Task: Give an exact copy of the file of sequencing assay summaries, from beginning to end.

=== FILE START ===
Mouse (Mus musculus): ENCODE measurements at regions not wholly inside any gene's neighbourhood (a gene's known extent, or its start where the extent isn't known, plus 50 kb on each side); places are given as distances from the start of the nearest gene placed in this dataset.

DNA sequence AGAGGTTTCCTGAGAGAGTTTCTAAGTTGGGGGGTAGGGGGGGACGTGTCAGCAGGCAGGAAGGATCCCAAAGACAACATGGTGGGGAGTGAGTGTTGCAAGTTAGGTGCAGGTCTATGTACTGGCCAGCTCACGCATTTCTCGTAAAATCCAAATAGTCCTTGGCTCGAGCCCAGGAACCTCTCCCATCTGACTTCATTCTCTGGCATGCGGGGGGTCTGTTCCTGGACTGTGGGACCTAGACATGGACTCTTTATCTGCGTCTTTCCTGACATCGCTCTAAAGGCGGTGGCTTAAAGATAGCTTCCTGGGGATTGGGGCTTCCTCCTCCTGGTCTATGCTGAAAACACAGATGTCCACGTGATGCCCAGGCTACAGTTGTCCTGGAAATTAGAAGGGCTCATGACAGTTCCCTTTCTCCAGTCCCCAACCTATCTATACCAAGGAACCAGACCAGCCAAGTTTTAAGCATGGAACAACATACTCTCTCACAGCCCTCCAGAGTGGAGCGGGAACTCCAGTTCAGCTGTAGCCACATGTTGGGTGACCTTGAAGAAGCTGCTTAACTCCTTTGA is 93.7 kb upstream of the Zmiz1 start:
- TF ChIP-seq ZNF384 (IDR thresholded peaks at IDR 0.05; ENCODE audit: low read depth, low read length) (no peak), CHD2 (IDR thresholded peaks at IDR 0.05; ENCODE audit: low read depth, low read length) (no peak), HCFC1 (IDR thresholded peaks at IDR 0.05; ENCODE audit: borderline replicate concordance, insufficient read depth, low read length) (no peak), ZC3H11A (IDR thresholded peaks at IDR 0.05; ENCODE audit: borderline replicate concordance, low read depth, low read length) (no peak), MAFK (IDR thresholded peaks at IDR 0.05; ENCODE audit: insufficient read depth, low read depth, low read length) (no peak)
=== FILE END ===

Mouse (Mus musculus): ENCODE measurements at regions not wholly inside any gene's neighbourhood (a gene's known extent, or its start where the extent isn't known, plus 50 kb on each side); places are given as distances from the start of the nearest gene placed in this dataset.

DNA sequence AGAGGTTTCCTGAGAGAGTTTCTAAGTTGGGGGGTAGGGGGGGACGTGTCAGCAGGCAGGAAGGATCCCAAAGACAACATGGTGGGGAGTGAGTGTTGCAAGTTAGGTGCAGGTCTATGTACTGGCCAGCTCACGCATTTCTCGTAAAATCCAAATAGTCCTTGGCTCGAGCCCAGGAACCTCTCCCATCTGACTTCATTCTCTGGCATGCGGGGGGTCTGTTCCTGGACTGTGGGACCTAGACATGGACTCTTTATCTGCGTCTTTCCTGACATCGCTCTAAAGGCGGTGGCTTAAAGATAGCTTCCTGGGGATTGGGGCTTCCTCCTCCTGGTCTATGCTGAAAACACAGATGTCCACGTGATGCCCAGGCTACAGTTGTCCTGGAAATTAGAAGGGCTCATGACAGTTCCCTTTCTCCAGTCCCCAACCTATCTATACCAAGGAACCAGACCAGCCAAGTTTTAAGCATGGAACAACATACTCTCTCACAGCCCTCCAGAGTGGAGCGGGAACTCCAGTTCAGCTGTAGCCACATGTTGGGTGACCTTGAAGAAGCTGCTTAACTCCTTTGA is 93.7 kb upstream of the Zmiz1 start:
- TF ChIP-seq ZNF384 (IDR thresholded peaks at IDR 0.05; ENCODE audit: low read depth, low read length) (no peak), CHD2 (IDR thresholded peaks at IDR 0.05; ENCODE audit: low read depth, low read length) (no peak), HCFC1 (IDR thresholded peaks at IDR 0.05; ENCODE audit: borderline replicate concordance, insufficient read depth, low read length) (no peak), ZC3H11A (IDR thresholded peaks at IDR 0.05; ENCODE audit: borderline replicate concordance, low read depth, low read length) (no peak), MAFK (IDR thresholded peaks at IDR 0.05; ENCODE audit: insufficient read depth, low read depth, low read length) (no peak)